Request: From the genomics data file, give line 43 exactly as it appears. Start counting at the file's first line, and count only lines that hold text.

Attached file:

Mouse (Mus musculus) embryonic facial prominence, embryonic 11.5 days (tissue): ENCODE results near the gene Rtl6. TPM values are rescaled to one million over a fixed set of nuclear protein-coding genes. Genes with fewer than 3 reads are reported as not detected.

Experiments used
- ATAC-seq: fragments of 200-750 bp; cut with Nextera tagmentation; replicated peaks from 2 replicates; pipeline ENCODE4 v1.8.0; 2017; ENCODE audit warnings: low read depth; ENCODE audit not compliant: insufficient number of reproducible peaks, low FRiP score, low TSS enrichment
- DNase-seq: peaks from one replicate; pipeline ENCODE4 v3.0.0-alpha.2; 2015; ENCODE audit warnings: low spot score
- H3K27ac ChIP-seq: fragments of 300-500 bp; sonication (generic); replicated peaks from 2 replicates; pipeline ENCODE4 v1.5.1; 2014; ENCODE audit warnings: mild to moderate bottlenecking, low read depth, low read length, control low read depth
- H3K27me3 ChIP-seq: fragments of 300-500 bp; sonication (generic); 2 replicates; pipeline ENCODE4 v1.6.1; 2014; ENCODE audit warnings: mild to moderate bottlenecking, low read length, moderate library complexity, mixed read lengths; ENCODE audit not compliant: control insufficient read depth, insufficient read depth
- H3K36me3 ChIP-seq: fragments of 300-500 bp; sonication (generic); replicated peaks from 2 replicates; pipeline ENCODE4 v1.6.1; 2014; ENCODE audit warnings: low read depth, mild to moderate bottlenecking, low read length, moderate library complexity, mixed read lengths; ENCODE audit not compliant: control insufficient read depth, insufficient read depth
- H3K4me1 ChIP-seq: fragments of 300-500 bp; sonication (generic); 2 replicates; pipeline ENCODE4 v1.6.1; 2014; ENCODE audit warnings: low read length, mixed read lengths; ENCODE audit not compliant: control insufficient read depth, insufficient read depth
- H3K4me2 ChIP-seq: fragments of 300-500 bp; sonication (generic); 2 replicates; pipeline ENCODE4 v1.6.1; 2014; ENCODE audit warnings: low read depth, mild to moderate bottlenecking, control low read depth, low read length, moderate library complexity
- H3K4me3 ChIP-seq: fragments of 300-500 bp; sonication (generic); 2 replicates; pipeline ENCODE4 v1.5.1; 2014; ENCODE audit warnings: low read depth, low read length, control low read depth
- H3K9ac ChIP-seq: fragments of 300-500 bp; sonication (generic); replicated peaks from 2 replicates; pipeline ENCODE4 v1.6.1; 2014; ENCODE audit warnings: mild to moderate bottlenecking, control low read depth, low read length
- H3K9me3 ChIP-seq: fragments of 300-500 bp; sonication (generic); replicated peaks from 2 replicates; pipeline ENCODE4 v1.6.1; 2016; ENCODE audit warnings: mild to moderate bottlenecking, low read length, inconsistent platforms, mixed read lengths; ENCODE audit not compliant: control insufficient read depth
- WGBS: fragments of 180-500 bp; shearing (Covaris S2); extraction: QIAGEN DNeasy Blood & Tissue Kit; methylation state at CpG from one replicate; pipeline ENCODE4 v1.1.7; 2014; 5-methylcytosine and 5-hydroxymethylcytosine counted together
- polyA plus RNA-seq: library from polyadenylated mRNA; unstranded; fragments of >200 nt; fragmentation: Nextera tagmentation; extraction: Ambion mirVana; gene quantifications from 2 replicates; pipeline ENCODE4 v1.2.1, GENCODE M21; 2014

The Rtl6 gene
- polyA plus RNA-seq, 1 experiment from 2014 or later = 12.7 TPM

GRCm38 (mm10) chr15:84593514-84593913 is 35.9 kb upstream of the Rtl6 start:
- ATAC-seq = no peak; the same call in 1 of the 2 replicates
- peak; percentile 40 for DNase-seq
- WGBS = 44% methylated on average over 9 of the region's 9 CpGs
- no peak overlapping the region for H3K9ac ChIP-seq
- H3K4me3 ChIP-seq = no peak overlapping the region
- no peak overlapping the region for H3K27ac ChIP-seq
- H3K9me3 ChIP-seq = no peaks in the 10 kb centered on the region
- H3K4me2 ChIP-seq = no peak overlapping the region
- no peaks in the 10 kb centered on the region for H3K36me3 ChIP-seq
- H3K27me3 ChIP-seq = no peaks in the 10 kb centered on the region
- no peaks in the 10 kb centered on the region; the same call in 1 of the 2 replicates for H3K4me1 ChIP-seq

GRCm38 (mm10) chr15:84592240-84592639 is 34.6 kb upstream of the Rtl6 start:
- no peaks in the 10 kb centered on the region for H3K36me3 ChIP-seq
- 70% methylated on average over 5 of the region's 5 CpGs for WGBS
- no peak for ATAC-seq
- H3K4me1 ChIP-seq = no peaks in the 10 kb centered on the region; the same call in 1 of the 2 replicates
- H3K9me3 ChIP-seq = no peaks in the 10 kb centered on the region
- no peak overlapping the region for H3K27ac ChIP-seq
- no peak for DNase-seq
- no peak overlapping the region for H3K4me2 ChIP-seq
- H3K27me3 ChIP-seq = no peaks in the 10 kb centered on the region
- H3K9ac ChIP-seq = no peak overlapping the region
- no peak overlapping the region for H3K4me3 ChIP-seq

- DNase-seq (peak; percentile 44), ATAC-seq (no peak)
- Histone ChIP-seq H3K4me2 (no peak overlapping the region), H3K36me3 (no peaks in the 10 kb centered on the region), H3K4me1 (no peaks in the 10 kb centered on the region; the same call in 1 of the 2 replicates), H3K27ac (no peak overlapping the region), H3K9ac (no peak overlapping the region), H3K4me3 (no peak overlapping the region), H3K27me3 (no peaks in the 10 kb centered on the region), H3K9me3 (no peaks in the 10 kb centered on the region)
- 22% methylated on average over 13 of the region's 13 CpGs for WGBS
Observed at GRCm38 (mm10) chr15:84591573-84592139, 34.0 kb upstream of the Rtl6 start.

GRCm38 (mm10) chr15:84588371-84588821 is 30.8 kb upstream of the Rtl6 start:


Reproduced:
- 22% methylated on average over 13 of the region's 13 CpGs for WGBS